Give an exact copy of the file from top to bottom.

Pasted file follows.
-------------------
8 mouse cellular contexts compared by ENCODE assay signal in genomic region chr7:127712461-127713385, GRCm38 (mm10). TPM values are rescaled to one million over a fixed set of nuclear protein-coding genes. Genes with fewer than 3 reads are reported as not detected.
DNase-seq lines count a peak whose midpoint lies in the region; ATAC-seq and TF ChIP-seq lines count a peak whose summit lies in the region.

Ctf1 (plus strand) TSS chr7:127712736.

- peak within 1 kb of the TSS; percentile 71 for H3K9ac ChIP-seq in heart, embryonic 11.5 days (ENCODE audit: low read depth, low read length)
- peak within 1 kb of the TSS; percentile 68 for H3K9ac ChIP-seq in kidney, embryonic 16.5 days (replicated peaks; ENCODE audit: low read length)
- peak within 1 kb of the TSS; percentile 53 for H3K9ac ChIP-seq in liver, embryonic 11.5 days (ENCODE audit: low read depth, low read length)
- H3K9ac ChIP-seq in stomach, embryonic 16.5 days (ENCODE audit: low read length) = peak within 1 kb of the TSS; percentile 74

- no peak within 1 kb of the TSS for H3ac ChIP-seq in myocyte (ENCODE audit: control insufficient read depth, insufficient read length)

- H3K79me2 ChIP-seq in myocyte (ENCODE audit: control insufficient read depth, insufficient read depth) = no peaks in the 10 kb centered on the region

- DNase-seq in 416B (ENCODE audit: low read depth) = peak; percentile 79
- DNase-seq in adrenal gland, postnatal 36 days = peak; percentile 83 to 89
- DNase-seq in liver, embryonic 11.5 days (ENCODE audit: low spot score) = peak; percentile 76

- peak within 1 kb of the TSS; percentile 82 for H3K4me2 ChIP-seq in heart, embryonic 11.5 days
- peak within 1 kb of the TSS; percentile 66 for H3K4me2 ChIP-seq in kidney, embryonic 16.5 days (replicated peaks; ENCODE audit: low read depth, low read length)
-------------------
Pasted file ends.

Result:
8 mouse cellular contexts compared by ENCODE assay signal in genomic region chr7:127712461-127713385, GRCm38 (mm10). TPM values are rescaled to one million over a fixed set of nuclear protein-coding genes. Genes with fewer than 3 reads are reported as not detected.
DNase-seq lines count a peak whose midpoint lies in the region; ATAC-seq and TF ChIP-seq lines count a peak whose summit lies in the region.

Ctf1 (plus strand) TSS chr7:127712736.

- peak within 1 kb of the TSS; percentile 71 for H3K9ac ChIP-seq in heart, embryonic 11.5 days (ENCODE audit: low read depth, low read length)
- peak within 1 kb of the TSS; percentile 68 for H3K9ac ChIP-seq in kidney, embryonic 16.5 days (replicated peaks; ENCODE audit: low read length)
- peak within 1 kb of the TSS; percentile 53 for H3K9ac ChIP-seq in liver, embryonic 11.5 days (ENCODE audit: low read depth, low read length)
- H3K9ac ChIP-seq in stomach, embryonic 16.5 days (ENCODE audit: low read length) = peak within 1 kb of the TSS; percentile 74

- no peak within 1 kb of the TSS for H3ac ChIP-seq in myocyte (ENCODE audit: control insufficient read depth, insufficient read length)

- H3K79me2 ChIP-seq in myocyte (ENCODE audit: control insufficient read depth, insufficient read depth) = no peaks in the 10 kb centered on the region

- DNase-seq in 416B (ENCODE audit: low read depth) = peak; percentile 79
- DNase-seq in adrenal gland, postnatal 36 days = peak; percentile 83 to 89
- DNase-seq in liver, embryonic 11.5 days (ENCODE audit: low spot score) = peak; percentile 76

- peak within 1 kb of the TSS; percentile 82 for H3K4me2 ChIP-seq in heart, embryonic 11.5 days
- peak within 1 kb of the TSS; percentile 66 for H3K4me2 ChIP-seq in kidney, embryonic 16.5 days (replicated peaks; ENCODE audit: low read depth, low read length)